Wednesday, May 18, 2005

Hey. Wait A Minute.

You know, I just devoted a whole blog entry to worshipping Suzanne Brockmann, and last night I finished the first of her books that I would actually rate a C. What's bizarre is that up until I woke up this morning, I would have rated it a solid B. But something about the plot occurred to me, and I realized that the situation Brockmann set up in this book kind of really sucked.

Okay, SPOILER WARNING here. I'm going to talk about the details in Hawkin's Heart (previously released under the title It Came Upon A Midnight Clear), so don't read further if you don't want to.

Summary in a nutshell: William "Crash" Hawkins is a Navy SEAL/black ops specialist who has the only-in-romance-novels ability to completely shut down his emotions when necessary. And this gift comes in very handy when Crash comes home to spend time with his dying cousin, Daisy, and her long-time lover and Crash's commander, Admiral Jake Robinson. During Daisy's last weeks, Crash becomes close to Daisy's personal assistant, Nell. After Daisy dies (hey, I warned you), Nell and Crash share their sorrows in that never-fails-to-make-you-feel-alive physical way before Crash dumps Nell's ass, offering the my-job-is-just-too-dangerous-and-secretive-for-me-to-love-anyone excuse the Navy SEALs invented.

Fast forward a year and Crash finds himself accused of possibly the worst crime he could ever imagine. Admiral Jake has been assassinated, and the ballistics reports indicate that Crash is the killer. Of course Crash didn't do it. Nell shows up to help him, and the two of them go on the lamb to prove Crash's innocence and so that Crash can extract vengeance for the murder of a man who'd been like a father to him.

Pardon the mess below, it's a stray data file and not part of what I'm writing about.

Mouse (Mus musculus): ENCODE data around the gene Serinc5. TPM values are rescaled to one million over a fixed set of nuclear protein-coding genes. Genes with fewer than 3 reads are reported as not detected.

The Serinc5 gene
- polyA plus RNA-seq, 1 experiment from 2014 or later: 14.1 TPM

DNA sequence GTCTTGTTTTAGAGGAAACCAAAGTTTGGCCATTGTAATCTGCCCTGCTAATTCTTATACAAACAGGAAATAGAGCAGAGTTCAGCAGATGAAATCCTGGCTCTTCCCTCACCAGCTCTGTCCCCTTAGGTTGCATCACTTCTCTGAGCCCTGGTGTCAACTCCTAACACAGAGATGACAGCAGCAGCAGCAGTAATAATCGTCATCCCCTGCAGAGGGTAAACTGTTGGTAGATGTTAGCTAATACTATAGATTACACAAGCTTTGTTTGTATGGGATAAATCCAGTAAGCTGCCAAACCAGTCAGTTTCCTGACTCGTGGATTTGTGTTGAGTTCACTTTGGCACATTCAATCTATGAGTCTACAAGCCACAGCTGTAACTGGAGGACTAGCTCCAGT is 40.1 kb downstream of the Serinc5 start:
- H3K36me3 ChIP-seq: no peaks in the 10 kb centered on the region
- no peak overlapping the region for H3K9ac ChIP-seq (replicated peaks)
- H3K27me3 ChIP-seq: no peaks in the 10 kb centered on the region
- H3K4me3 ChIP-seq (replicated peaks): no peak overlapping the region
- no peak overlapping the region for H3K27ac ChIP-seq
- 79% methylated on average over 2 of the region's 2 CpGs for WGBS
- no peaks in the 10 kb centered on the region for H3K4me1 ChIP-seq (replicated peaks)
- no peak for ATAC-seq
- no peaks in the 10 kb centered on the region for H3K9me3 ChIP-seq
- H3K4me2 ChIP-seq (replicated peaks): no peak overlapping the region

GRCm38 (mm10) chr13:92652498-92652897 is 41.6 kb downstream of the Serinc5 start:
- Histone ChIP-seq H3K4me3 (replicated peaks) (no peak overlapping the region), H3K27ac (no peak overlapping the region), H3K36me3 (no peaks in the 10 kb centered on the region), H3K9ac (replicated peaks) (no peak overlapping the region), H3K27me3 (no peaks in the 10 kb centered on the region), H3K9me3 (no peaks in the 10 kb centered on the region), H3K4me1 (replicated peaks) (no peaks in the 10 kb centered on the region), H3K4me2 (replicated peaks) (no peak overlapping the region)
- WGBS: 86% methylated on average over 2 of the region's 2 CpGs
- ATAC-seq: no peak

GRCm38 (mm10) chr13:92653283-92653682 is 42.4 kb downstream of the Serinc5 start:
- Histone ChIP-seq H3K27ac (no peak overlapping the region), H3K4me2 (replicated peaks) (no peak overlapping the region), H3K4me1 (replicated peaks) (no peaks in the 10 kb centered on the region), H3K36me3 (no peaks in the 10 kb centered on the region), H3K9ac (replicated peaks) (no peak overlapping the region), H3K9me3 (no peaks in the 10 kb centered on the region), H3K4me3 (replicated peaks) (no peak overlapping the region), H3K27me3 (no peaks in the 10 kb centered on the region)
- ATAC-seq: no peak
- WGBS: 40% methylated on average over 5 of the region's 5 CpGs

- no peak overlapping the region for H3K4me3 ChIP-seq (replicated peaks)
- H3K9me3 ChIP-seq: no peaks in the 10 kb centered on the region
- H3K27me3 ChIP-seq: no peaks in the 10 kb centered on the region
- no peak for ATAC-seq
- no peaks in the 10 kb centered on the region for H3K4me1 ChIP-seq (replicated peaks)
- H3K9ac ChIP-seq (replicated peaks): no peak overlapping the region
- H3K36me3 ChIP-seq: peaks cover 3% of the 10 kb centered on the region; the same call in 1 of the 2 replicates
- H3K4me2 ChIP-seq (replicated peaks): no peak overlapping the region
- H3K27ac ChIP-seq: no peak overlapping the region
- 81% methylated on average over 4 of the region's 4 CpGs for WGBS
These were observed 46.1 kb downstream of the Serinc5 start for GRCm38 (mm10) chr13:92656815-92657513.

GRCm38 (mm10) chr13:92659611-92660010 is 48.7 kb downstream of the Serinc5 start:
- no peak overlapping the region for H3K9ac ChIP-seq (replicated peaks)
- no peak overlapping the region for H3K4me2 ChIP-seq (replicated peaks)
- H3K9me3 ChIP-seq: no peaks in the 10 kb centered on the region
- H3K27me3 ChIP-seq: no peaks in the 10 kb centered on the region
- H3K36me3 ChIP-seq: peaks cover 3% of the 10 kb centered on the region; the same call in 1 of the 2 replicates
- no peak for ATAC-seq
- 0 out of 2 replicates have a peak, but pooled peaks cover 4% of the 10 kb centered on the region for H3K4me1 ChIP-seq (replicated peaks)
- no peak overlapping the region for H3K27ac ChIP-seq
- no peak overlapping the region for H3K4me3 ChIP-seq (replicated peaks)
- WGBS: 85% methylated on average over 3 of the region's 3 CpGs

Okay, so far so good, right? A great road-story set up. And honestly, I can't say that I had any problems with the book. I liked Nell (except her name - I never warmed up to this name because it reminds me of Jodi Foster in that movie Nell, plus I picture a woman named Nell to be an old widow with a long gray braid who likes to tend the wildflowers in her crazy overgrown garden and always has a jar of suntea sitting on her back porch). I liked Crash. The setting and action was wonderfully depicted. The romance scenes were fresh, the sex scenes sexy, the dialogue natural. All of the hallmarks I've come to expect from a Brockmann title were there, and I stayed up until 1 last night to finish it.

Except for one minor thing. Admiral Jake never died.

For some reason - a reason that completely escapes me - the big-wig military dudes decided to make it look as if Admiral Jake died. They let Crash be arrested for the crime. They let him spend time in jail, let him lose the respect of his fellow Navy SEALs, and let his reputation be destroyed past redeemability. They destroyed his career because in being involved in such a high-profile crime, Crash's identity became so well known he could never consider working on covert ops in the future.